Alaska Airlines is looking to expand its partnerships with biofuel providers as it expands supplies to some of its secondary markets, says Jay Long, the Seattle-based airline's director of fuel administration.
The carrier is hoping to bring biofuels to airports where traditional fuel is under-supplied today, he says while speaking at the Commercial Aviation Alternative Fuels Initiative general meeting in Washington DC on 29 January.
Alaska is eyeing bringing the biofuels to places like Eastern Washington state, Montana and Idaho, says Long.
“We're looking for right-sized opportunities that fit well within that region,” he says.
Alaska has already started the process of procuring biofuels, signing an agreement in July 2013 with Hawai'i BioEnergy to purchase 37.9 million litres (10 million gallons) of fuel per year. That fuel would become available in 2018 at the earliest.
The carrier has faced problems with procuring enough fuel for its flights to Lihue Airport on the Hawaiian island of Kauai, especially when flights encounter strong winds, says Long.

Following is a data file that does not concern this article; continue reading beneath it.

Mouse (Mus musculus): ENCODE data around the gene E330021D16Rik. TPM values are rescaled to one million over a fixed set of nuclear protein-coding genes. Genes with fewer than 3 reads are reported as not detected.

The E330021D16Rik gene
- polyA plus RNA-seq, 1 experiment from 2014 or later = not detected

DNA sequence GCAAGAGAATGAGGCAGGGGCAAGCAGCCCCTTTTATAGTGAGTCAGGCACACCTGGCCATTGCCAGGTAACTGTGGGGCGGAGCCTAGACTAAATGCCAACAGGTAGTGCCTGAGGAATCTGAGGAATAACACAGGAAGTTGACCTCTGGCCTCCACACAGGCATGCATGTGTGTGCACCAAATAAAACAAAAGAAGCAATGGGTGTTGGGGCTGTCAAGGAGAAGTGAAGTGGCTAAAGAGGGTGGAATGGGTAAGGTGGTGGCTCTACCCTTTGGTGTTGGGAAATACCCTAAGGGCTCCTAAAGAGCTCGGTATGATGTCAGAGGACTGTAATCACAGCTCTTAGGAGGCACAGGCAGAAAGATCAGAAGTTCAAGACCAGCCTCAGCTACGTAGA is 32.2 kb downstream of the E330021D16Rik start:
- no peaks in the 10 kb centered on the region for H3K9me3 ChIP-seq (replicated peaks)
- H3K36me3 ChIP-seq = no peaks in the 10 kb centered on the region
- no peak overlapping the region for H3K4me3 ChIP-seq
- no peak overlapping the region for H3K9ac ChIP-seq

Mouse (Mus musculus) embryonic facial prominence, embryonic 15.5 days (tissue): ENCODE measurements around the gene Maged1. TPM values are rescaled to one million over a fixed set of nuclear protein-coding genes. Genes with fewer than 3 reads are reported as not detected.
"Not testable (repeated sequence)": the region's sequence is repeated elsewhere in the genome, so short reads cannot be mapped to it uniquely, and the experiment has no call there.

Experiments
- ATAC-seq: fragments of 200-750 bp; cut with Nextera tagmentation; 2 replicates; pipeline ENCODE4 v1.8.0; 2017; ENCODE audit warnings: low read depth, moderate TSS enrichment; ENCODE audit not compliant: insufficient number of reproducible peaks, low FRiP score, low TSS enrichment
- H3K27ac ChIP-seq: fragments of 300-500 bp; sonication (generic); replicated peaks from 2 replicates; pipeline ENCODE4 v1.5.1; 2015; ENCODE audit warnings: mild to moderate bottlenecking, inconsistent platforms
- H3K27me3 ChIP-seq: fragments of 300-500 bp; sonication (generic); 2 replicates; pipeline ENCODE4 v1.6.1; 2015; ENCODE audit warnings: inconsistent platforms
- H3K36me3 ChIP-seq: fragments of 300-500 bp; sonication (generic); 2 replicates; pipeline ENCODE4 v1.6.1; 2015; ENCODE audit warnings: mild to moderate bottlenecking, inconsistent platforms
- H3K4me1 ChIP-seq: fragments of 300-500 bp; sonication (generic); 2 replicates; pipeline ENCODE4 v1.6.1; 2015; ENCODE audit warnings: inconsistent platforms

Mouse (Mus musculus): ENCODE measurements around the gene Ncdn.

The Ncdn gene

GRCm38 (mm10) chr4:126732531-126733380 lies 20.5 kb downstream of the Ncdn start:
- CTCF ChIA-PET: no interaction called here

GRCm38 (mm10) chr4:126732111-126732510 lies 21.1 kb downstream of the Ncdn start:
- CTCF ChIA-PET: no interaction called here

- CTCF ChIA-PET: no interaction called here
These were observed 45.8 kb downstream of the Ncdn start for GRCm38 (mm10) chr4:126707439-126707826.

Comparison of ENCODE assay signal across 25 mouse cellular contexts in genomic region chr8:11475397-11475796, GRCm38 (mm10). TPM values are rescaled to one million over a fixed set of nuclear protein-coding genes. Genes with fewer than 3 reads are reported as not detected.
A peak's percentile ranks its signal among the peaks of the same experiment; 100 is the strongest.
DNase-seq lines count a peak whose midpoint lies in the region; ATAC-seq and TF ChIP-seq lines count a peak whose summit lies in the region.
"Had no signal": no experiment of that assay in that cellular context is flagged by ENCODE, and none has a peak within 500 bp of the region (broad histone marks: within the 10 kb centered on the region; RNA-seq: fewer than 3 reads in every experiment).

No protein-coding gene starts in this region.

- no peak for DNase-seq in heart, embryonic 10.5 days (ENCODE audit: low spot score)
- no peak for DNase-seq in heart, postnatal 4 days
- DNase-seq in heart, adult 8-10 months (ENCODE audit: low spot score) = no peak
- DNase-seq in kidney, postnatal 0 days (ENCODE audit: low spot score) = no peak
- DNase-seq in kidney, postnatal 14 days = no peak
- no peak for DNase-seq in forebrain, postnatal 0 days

“We've almost run that airport dry several times,” he says.
Because the airport only has room for 227,124 litres of fuel—enough to power about 10 flights with Alaska's Boeing 737 aircraft—barges frequently have to travel back and forth from the airport to bring more fuel in. This is less than half the amount that Alaska needs to use each day to power its flights from the island to Portland and Seattle.
“Now we have a local supply that's completely separate from the barge traffic,” says Long, speaking of its plan to bring biofuels to the airport.
Alaska recently issued its first fuel tender to a biofuel company and is on the lookout for more biofuel suppliers, says Long.